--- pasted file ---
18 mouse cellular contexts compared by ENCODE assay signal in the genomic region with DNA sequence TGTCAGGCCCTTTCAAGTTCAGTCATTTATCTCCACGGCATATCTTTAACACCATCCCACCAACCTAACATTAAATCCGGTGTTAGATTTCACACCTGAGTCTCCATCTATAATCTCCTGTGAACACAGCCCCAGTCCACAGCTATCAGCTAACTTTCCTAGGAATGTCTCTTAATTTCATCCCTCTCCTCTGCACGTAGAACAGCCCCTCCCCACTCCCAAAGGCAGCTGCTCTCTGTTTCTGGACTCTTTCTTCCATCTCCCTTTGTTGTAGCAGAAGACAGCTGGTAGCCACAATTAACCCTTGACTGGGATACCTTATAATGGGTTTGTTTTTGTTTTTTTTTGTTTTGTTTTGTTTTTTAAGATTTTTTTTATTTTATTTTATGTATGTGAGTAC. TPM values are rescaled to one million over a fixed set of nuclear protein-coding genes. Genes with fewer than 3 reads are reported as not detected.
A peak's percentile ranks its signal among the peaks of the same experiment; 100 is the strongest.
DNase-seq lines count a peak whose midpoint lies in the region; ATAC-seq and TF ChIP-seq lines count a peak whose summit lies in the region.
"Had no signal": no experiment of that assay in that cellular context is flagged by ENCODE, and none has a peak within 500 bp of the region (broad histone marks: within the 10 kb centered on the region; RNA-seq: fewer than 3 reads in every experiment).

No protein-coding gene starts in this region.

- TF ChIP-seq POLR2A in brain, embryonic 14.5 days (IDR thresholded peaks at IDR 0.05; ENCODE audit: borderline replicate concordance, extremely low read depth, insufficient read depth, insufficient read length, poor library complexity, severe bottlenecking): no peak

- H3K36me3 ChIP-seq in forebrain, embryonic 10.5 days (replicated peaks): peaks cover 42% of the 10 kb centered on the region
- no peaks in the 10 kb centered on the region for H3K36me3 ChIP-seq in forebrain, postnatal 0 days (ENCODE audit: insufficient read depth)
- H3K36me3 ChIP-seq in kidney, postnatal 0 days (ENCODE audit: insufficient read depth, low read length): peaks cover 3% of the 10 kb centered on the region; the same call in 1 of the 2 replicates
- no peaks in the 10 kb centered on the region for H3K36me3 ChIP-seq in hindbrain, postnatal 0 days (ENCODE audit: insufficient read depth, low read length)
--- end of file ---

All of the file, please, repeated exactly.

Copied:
18 mouse cellular contexts compared by ENCODE assay signal in the genomic region with DNA sequence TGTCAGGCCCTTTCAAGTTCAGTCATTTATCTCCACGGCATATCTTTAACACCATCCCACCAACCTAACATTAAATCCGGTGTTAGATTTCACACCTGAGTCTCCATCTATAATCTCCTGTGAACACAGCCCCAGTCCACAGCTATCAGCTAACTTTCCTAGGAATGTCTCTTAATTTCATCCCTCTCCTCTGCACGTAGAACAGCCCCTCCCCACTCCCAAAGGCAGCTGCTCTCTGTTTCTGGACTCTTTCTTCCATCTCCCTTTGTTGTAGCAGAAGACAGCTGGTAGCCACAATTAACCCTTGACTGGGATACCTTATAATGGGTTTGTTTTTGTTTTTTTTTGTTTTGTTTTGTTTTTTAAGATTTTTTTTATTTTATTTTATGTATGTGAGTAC. TPM values are rescaled to one million over a fixed set of nuclear protein-coding genes. Genes with fewer than 3 reads are reported as not detected.
A peak's percentile ranks its signal among the peaks of the same experiment; 100 is the strongest.
DNase-seq lines count a peak whose midpoint lies in the region; ATAC-seq and TF ChIP-seq lines count a peak whose summit lies in the region.
"Had no signal": no experiment of that assay in that cellular context is flagged by ENCODE, and none has a peak within 500 bp of the region (broad histone marks: within the 10 kb centered on the region; RNA-seq: fewer than 3 reads in every experiment).

No protein-coding gene starts in this region.

- TF ChIP-seq POLR2A in brain, embryonic 14.5 days (IDR thresholded peaks at IDR 0.05; ENCODE audit: borderline replicate concordance, extremely low read depth, insufficient read depth, insufficient read length, poor library complexity, severe bottlenecking): no peak

- H3K36me3 ChIP-seq in forebrain, embryonic 10.5 days (replicated peaks): peaks cover 42% of the 10 kb centered on the region
- no peaks in the 10 kb centered on the region for H3K36me3 ChIP-seq in forebrain, postnatal 0 days (ENCODE audit: insufficient read depth)
- H3K36me3 ChIP-seq in kidney, postnatal 0 days (ENCODE audit: insufficient read depth, low read length): peaks cover 3% of the 10 kb centered on the region; the same call in 1 of the 2 replicates
- no peaks in the 10 kb centered on the region for H3K36me3 ChIP-seq in hindbrain, postnatal 0 days (ENCODE audit: insufficient read depth, low read length)